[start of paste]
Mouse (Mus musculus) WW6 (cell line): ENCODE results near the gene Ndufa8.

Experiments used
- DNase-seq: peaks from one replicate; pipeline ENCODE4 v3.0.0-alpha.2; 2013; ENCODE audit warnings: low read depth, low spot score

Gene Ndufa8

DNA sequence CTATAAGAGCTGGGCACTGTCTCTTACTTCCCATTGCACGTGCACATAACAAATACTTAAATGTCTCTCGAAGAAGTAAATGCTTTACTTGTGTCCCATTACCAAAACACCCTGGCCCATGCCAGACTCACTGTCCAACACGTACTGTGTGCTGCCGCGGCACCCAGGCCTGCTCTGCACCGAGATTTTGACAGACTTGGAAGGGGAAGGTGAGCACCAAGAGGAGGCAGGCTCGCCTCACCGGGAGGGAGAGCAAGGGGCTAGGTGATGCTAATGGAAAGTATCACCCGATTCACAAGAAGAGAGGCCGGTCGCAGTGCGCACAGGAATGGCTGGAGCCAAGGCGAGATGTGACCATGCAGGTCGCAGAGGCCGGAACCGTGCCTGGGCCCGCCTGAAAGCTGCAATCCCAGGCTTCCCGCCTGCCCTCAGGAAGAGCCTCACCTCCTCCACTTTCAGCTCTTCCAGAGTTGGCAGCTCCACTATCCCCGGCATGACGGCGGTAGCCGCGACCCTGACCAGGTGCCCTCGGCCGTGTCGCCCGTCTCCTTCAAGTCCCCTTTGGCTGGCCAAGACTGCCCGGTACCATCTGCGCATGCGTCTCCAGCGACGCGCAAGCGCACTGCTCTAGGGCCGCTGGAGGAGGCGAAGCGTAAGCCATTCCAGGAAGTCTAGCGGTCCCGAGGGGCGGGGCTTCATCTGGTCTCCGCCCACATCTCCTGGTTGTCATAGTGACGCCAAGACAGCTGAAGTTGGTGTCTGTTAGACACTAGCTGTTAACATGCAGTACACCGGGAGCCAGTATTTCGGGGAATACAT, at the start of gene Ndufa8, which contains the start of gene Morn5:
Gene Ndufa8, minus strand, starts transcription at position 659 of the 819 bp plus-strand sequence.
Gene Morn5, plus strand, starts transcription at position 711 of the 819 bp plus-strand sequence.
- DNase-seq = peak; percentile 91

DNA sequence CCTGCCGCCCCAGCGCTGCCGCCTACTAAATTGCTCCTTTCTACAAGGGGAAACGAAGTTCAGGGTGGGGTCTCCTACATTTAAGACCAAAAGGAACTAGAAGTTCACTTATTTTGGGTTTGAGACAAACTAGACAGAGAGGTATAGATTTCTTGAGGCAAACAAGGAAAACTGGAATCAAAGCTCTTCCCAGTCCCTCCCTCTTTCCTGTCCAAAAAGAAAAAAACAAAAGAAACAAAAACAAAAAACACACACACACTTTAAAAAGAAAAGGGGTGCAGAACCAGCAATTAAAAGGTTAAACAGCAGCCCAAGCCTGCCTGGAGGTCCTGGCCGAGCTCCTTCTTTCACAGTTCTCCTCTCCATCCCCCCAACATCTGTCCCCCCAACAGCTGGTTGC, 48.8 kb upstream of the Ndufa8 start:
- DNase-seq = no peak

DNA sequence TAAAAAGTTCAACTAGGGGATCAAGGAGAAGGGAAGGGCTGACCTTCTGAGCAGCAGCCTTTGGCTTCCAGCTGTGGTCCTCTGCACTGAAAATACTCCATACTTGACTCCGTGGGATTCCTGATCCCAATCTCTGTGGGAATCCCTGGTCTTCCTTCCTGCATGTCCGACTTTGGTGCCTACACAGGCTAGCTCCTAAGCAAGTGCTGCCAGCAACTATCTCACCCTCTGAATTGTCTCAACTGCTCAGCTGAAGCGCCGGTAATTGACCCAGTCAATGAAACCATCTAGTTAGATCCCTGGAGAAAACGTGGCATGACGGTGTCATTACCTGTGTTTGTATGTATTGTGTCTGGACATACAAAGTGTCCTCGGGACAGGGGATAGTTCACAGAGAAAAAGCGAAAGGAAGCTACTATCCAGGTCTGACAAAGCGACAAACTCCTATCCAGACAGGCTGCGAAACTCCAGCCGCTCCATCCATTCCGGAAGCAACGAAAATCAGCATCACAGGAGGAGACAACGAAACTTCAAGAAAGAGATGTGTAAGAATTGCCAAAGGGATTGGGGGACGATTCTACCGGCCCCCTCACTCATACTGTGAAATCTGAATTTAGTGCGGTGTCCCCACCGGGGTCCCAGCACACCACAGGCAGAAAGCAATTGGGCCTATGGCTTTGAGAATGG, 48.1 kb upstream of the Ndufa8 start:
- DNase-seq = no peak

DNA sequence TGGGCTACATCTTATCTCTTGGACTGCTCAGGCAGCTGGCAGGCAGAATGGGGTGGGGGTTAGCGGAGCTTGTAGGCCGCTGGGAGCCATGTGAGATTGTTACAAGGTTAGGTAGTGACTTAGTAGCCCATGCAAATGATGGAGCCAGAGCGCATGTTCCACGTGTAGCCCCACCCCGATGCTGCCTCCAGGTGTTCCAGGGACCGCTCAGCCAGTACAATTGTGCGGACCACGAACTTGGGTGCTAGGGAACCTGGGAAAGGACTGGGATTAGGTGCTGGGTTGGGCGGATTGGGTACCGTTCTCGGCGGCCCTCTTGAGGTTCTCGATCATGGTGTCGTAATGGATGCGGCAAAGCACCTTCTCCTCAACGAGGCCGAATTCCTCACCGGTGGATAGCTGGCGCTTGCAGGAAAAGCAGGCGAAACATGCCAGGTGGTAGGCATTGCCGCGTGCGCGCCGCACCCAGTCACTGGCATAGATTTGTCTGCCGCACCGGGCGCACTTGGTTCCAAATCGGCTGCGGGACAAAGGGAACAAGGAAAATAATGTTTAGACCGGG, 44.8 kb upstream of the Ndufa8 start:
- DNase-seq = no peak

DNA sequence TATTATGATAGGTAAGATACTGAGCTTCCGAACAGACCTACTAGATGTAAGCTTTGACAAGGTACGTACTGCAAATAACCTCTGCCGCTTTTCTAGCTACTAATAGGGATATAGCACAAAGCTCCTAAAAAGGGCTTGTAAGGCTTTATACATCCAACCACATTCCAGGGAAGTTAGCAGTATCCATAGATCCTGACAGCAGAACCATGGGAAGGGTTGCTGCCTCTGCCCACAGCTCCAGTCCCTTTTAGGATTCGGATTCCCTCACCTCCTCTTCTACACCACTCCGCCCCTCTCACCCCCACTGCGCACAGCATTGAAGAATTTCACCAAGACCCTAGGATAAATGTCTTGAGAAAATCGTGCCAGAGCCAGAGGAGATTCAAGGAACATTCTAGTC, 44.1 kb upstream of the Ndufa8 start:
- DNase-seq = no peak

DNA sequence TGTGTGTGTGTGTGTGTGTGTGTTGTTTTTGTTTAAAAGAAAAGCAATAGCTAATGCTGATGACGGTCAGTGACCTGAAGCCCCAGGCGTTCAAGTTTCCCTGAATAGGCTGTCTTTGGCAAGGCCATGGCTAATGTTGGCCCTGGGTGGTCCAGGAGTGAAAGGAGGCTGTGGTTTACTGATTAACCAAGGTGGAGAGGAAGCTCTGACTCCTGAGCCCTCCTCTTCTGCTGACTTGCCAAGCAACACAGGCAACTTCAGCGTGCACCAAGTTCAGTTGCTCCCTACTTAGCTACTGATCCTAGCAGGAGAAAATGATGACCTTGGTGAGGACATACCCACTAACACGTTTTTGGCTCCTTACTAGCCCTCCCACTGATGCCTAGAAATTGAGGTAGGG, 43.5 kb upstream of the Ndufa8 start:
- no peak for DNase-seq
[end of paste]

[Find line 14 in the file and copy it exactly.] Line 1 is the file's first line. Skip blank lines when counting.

- DNase-seq = no peak